Utopia is a combination of three Greek words: Eu (good), Ou (not), and Topos (place). Utopia then translates as “good no-place”. It is important to remember that, being Utopia located in a “no-place”, it is virtually impossible to reach it. As American artist Steve Lambert wrote, “the reason we imagine utopias is to provide a point on the compass that orients us on our travels. Without utopia, were lost – we are traveling without direction, guessing and hoping that we are moving forward. The purpose of utopia is not a destination, it is to give us a specific direction so we can progress”.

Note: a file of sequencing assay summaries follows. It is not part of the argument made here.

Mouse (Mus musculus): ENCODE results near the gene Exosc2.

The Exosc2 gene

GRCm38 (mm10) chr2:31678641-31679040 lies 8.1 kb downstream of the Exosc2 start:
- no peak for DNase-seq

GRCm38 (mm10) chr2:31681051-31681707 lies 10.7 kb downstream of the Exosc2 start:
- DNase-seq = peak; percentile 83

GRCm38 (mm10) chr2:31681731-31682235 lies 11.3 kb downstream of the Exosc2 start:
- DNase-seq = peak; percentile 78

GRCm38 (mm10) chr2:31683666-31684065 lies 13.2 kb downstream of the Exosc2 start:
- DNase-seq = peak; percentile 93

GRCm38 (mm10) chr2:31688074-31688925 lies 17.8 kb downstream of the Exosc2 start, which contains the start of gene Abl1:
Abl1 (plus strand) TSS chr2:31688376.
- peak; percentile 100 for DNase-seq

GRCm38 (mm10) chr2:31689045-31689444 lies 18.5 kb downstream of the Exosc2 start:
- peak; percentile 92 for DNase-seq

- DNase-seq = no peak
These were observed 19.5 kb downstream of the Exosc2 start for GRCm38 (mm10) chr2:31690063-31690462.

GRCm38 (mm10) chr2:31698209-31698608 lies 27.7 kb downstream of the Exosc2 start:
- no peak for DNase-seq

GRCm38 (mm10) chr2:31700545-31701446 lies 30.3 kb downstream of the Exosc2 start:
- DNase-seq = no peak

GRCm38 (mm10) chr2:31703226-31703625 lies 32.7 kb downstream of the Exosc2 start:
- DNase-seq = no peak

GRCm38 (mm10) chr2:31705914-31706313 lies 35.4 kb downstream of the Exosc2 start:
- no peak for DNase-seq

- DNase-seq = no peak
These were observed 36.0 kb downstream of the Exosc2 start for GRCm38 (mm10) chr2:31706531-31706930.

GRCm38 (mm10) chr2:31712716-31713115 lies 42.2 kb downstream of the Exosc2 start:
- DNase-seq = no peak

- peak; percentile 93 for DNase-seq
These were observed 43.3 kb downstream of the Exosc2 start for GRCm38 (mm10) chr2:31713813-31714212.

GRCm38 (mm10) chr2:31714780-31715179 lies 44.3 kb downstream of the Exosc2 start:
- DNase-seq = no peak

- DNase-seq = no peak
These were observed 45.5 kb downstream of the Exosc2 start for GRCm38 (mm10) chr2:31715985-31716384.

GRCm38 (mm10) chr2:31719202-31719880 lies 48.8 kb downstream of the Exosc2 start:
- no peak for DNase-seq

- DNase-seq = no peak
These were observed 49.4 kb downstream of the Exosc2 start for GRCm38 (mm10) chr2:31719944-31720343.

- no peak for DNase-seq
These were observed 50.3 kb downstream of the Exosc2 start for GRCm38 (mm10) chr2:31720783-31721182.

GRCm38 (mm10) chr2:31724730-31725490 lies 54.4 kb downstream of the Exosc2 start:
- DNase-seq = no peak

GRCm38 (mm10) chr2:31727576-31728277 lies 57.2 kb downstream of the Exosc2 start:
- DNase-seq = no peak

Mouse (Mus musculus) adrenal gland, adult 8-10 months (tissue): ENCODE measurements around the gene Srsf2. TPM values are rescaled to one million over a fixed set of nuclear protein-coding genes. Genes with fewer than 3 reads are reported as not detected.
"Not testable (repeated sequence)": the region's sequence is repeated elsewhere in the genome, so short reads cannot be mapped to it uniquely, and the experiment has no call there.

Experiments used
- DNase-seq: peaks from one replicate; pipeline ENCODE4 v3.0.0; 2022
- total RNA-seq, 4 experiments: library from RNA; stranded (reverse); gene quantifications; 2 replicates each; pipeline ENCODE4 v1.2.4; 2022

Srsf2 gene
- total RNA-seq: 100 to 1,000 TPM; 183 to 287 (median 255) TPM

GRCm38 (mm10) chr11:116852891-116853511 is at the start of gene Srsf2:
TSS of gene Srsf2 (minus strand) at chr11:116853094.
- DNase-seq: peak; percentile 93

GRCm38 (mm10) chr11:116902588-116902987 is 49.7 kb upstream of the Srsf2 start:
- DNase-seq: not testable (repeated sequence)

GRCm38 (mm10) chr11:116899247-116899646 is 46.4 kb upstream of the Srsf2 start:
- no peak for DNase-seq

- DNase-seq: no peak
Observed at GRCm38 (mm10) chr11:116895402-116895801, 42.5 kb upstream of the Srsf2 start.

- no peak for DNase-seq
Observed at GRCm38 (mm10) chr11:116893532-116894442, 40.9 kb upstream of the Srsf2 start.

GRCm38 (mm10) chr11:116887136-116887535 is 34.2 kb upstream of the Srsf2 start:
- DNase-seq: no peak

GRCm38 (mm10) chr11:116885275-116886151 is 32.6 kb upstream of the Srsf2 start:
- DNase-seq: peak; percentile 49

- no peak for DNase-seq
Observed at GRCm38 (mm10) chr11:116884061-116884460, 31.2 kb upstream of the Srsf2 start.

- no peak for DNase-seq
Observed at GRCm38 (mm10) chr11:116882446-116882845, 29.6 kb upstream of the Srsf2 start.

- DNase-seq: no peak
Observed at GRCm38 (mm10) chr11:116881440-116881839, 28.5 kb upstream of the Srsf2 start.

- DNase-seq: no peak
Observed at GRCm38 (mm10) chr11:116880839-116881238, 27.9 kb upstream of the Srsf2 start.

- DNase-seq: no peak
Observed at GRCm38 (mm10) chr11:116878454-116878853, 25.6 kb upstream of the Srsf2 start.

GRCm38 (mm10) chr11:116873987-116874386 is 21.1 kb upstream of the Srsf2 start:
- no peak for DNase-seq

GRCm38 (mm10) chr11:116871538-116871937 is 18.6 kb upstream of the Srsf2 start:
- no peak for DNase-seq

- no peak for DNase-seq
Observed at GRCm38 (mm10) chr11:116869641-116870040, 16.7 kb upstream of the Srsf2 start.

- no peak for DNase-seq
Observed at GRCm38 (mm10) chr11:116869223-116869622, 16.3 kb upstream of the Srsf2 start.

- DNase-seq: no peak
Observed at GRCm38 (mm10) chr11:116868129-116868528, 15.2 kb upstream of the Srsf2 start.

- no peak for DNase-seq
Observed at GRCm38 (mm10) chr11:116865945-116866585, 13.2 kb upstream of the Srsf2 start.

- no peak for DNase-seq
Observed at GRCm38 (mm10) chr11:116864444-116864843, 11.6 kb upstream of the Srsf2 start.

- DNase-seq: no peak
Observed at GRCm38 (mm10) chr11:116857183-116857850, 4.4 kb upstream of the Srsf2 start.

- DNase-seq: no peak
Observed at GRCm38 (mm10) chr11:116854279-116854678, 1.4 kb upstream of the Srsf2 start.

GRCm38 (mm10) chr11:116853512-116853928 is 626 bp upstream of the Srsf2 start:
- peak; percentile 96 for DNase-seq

Between the 1960s and the 1980s, men and women from all countries got together in several nations in order to build something – a city, a village, a community or simply a way of life – that would enable them to reach (or at least, get as close as possible to) that route of progress and that unreachable destination. In many cases those efforts paid off, at least temporarily. But those were different times. Today, those communities that have survived face brand new challenges under very different premises.
These 18 stories – collected on a a two years photo project – try to tell how those communities changed, and how close they got to making the original utopia they were founded on come true.